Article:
A controversial subject in home brewing is whether to treat your #sparge water the same as you do your mash water when home brewing beer? We look at several competing camps and try to answer this difficult question for home brewers.
Treating your brewing water may include adding salts (Epsom salt, baking soda, gypsum, etc…) as well as acids (usually lactic acid, acid malt or phosphoric acid). Salts are usually added to achieve a desired water profile for the beer, while acids are commonly added to bring the mash pH down to an ideal range of 5.1-5.4 for mashing.
There are several competing factors in treating mash and sparge water. As mentioned above water salts are typically added to achieve a desired water profile which can be done to lower the residual alkalinity of the water, control the chloride to sulfate ratio (which drives bitterness), match a profile for a given city or beer style or perhaps just to place the six major water ions within the acceptable range for brewing and a healthy fermentation. Common additives include gypsum, epsom salt, table salt, calcium chloride and baking soda.
In many cases the addition of salts alone is not sufficient to achieve a low enough mash pH. In these cases you should measure your pH and add an acid if it is not low enough. Typically lactic acid, phosphoric acid and acid malts are used at the homebrew level to control the mash pH for optimal mashing.
Finally, during the sparge you need to avoid allowing the mash pH to rise too high (called “oversparging”). In particular, pH levels above 5.8-6.0 can result in excessive tannin extraction from the grains leaving an astringent flavor in the finished beer. In practice oversparging is pretty rare in home brewing as home brewing equipment is not as efficient as commercial brewing equipment and also we rarely sparge to the point of maximum extraction.
A Summary of the Various Camps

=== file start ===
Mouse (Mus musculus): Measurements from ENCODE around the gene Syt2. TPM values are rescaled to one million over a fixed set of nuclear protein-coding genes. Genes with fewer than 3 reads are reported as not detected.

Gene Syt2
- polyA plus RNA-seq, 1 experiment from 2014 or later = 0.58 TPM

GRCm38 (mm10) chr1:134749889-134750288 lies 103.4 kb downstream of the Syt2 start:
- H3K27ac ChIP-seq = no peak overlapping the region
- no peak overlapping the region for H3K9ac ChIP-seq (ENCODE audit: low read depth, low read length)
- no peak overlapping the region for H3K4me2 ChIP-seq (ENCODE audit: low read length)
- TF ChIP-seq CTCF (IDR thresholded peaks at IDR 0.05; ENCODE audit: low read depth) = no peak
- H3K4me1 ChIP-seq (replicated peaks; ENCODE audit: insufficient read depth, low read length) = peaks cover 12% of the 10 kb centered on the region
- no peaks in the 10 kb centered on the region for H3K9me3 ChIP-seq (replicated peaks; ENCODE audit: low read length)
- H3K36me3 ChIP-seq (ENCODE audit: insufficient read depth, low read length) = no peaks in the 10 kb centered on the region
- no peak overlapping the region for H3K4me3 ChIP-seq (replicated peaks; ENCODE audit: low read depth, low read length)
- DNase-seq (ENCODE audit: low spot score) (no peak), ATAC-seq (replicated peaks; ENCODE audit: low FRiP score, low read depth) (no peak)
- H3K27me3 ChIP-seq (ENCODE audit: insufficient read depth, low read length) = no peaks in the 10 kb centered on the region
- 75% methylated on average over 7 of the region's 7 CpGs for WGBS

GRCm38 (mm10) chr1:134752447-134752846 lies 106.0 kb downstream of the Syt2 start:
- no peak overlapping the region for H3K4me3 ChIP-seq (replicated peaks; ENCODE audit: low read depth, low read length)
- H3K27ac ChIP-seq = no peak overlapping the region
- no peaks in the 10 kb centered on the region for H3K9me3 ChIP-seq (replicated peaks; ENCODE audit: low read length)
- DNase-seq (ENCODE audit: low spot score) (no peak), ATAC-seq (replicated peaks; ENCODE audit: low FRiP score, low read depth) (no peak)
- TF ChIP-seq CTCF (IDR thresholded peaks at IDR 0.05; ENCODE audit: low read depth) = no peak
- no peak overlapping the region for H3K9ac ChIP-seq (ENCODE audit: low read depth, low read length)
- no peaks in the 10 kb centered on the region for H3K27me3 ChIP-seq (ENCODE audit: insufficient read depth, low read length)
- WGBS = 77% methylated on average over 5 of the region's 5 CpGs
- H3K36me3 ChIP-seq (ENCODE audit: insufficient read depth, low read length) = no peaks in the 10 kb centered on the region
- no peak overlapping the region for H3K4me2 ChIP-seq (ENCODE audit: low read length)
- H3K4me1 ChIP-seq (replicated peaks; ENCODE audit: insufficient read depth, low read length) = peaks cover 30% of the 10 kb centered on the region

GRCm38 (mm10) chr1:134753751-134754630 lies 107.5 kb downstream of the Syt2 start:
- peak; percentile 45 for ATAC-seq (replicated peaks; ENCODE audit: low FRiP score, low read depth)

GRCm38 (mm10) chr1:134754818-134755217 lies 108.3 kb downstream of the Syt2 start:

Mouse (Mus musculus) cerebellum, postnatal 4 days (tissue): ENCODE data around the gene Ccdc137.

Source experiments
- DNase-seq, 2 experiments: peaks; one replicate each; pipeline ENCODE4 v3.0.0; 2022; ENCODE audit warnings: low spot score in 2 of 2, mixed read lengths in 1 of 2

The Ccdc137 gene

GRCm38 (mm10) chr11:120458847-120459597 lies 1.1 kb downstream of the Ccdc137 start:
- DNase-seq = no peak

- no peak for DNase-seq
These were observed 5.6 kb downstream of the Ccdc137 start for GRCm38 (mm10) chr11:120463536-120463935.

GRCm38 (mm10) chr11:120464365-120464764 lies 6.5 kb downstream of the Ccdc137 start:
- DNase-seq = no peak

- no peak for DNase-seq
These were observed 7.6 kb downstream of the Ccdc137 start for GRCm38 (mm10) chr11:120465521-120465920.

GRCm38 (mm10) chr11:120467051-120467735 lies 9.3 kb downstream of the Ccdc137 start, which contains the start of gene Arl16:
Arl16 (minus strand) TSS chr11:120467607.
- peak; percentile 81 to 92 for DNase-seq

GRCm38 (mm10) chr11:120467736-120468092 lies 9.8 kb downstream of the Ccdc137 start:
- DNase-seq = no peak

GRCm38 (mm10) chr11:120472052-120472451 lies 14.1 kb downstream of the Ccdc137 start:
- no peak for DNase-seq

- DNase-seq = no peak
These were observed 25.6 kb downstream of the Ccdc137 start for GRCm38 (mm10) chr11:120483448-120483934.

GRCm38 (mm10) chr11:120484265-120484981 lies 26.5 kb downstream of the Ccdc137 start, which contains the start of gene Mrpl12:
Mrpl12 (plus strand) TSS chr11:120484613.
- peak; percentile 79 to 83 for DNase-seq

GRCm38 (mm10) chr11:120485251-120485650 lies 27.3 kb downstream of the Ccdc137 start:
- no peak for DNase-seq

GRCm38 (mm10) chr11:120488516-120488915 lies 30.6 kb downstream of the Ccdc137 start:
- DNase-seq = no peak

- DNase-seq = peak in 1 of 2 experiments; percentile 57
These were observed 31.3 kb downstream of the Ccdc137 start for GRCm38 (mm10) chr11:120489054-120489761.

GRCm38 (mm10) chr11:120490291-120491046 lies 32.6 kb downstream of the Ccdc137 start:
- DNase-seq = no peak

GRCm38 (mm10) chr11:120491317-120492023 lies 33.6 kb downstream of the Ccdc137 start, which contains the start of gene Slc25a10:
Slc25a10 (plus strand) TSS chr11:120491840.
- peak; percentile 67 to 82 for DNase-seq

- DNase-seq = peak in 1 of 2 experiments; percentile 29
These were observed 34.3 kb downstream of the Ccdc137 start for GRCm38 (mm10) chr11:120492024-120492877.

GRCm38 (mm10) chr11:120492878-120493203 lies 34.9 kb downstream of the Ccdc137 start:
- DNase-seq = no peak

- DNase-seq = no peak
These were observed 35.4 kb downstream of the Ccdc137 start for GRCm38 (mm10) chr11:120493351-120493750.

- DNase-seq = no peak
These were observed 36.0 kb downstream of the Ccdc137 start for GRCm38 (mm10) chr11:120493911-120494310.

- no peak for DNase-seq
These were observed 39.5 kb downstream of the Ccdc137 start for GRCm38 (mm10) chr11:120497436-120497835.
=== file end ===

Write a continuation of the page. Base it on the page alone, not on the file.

- I Don’t Treat No Stinking Sparge Water! – There is one group of brewers that simply don’t add any water treatment at all to their sparge water. Some of the reasons include a belief that salts won’t have enough time to work, the fact that oversparging is very rare in home brewing, and finally a belief that adding more acid could result in off flavors. Phosphoric and lactic acids have their own flavor if used in high enough quantity. These people also point out that pH is most critical during the mash itself, and absent the rare event of “oversparging”, adding more stuff to your sparge water may just be solving a problem that does not exist. Just treat your mash water and its good enough!
- Add Salts but Don’t Add Acids – The middle group of brewers do add water salts to their mash and sparge water but don’t bother with adding acid to control the pH. Like the previous group they believe that oversparging is unlikely and the acid is not really needed. However, they do support adding salts to match the overall water profile for the beer. This is important if you want to be sure of your final water profile and have the correct range of the six major ions in the finished beer.
- Add Acids but No Salts – Another middle group treats their sparge water only for pH using acid additions, but does not bother with salt additions. Their rationale is that managing the pH during the sparge is important to avoid oversparging, but not that important for maintaining the overall water profile. Some of these people that do use salt additions will just add all of their salts to the mash water, arguing that it will all work out in the end.
- Treat Both Sparge and Mash Water – The final group treats the mash and sparge water the same – adding proportionally the same amount of salts and acid to the sparge as they used in the original mash water. This way all of the water has the proper ion content for brewing and all of the water is treated for the proper pH to avoid oversparging.
So which camp is right on sparge water? Well to tell the truth, oversparging is a fairly rare phenomenon in home brewing, but it can happen particularly if you are not measuring and adjusting your pH during the mash. However if you are measuring and controlling your mash pH, the chances of oversparging are very small for typical beers. On the other hand, if you are adding acids proportionally to both your mash and sparge water, you are effectively lowering the pH of both. This means you will further lower the chance of oversparging.
Salt additions to get a proper ion range do play a role in the mash chemistry, so I would recommend at a minimum adding salts to achieve your desired water profile to the mash. Salts play a smaller role in sparging, but on the other hand there is usually little downside to adding salts to both the sparge and mash water, so I will typically treat both the sparge and mash water the same (i.e. add salts in proportion to the volumes). This avoids too much salt in the mash itself, and also assures me of achieving my final water profile.
So I guess if I have to choose sides, I fall into the last camp – I treat my mash and sparge water the same, adding both salts and acid in proportion to the volume for each. This assures that I’ll get the water profile I want and also significantly reduces the chance of oversparging.